The National Center for Meteorology advised the public to check official channels for updates to the forecasts, and urged them to follow any instructions from authorities.
RIYADH: Saudi Arabia’s King Salman sent a cable of condolences to Pakistani President Arif Alvi over victims of the terrorist attack at a mosque in Peshawar that killed 100 people, the Saudi Press Agency reported early Wednesday.
“We strongly condemn this criminal act and we send to your excellency, the families of the deceased and the Pakistani people, our deepest and sincere condolences,” the king said, wishing the injured a speedy recovery and affirming the Kingdom’s stand with Pakistan.
Crown Prince Mohammed bin Salman also sent a similar cable to President Alvi.
A suicide bomber blew himself up inside a crowded mosque in a highly fortified security compound in Peshawar on Monday, the latest in a string of attacks targeting police.
Police said the attacker appeared to have passed through several barricades manned by security forces to get into the Red Zone compound that houses police and counter-terrorism offices in the northwestern city of Peshawar.
A police chief said Tuesday that the blast was a targeted revenge attack.
RIYADH: FIFA President Gianni Infantino on Tuesday visited the “Saudi House” in the Bahraini capital, Manama, which is hosting the 33rd Asian Football Confederation Congress that began on Monday and will continue until Wednesday evening, the Saudi Press Agency reported.
#Saudi2027 has a great vision that will help develop football throughout Asia.”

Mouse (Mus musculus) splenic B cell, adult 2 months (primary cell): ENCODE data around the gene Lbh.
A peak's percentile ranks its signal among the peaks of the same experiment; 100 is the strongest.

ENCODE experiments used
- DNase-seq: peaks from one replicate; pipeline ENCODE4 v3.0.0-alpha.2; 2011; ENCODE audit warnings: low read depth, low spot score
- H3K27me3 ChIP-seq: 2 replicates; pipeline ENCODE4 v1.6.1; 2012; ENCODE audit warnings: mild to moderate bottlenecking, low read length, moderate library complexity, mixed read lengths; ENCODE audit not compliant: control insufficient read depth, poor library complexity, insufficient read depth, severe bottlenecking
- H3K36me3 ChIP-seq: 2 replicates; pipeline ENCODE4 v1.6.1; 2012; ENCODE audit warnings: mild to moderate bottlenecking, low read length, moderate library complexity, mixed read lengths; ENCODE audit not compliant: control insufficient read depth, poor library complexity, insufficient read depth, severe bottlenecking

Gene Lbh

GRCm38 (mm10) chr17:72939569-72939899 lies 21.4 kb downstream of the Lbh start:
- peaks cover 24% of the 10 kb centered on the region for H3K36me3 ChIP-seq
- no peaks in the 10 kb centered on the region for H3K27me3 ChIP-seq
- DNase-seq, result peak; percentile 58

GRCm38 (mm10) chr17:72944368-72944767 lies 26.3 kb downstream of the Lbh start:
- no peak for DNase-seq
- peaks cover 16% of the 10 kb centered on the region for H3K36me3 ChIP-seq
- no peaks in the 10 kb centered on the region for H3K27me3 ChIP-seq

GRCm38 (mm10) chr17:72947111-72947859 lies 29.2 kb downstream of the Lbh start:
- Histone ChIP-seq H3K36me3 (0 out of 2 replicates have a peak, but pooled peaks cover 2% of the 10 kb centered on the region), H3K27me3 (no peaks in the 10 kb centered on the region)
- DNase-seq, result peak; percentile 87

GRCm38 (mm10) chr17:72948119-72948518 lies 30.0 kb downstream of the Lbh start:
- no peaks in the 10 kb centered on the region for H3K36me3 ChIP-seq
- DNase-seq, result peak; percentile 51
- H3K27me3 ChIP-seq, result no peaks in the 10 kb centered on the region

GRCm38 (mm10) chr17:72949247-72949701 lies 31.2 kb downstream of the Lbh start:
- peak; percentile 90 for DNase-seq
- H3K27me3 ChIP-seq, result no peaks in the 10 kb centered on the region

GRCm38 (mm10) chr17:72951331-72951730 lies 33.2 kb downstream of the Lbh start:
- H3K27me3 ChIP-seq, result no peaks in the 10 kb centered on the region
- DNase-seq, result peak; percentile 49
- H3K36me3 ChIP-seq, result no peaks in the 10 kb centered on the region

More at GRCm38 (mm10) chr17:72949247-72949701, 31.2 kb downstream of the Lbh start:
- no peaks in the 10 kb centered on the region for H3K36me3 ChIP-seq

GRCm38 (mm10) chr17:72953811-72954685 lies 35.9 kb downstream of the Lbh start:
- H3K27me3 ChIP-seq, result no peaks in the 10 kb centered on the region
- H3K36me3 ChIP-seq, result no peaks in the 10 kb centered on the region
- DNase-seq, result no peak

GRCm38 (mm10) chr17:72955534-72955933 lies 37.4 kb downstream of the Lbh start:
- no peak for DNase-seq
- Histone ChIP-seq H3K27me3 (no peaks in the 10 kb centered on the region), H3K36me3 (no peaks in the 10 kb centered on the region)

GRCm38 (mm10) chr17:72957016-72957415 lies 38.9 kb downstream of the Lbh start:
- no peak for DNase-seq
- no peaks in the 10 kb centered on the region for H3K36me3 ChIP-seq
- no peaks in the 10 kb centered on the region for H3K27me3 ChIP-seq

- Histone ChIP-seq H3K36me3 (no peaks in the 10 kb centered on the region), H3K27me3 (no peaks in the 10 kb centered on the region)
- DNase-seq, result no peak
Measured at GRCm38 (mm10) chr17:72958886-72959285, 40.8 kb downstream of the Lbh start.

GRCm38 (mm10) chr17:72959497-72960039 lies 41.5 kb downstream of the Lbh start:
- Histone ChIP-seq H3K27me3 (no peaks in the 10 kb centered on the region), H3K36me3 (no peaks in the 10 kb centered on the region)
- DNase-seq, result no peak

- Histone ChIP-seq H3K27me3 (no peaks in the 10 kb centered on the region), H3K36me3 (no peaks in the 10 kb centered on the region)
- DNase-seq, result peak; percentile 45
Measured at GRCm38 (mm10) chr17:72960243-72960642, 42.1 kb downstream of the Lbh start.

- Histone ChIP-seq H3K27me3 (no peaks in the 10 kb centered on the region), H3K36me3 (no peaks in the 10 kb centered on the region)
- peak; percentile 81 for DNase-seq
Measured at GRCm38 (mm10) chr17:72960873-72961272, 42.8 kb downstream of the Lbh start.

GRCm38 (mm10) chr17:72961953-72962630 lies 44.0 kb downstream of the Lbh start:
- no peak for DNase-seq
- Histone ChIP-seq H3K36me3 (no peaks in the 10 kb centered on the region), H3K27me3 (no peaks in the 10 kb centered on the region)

@FIFAcom President Gianni Infantino during his visit to #SaudiHouse in Bahrain#ForwardForAsia pic.twitter.com/O4l2Slzg9H
Infantino toured the “Saudi House” and was briefed on the most pillars of the Kingdom’s hosting of the 19th Asian Cup, under the slogan “Forward for Asia.”
Infantino was given a briefing on the stadiums proposed to host games and the Saudi national team’s history in the Asian Cup, including the Green Falcons winning the championship three times in 1984, 1988, and 1996.
#SaudiHouse in Bahrain – Day 2
We continue to welcome delegations of the #AFCCongress2023, where we share with our guests the experience of #Saudi2027 #ForwardForAsia pic.twitter.com/zgW9szpPY0
RIYADH: Saudi Arabia’s King Salman has issued a royal order promoting 148 members of the Public Prosecution in various ranks, the Saudi Press Agency reported on Tuesday.
Attorney General Sheikh Saud bin Abdullah Al-Mujib praised the order, and said that it comes within the framework of the support provided by the king and Crown Prince Mohammed bin Salman for the Public Prosecution and their constant keenness to achieve further development and prosperity, in line with the Kingdom’s Vision 2030.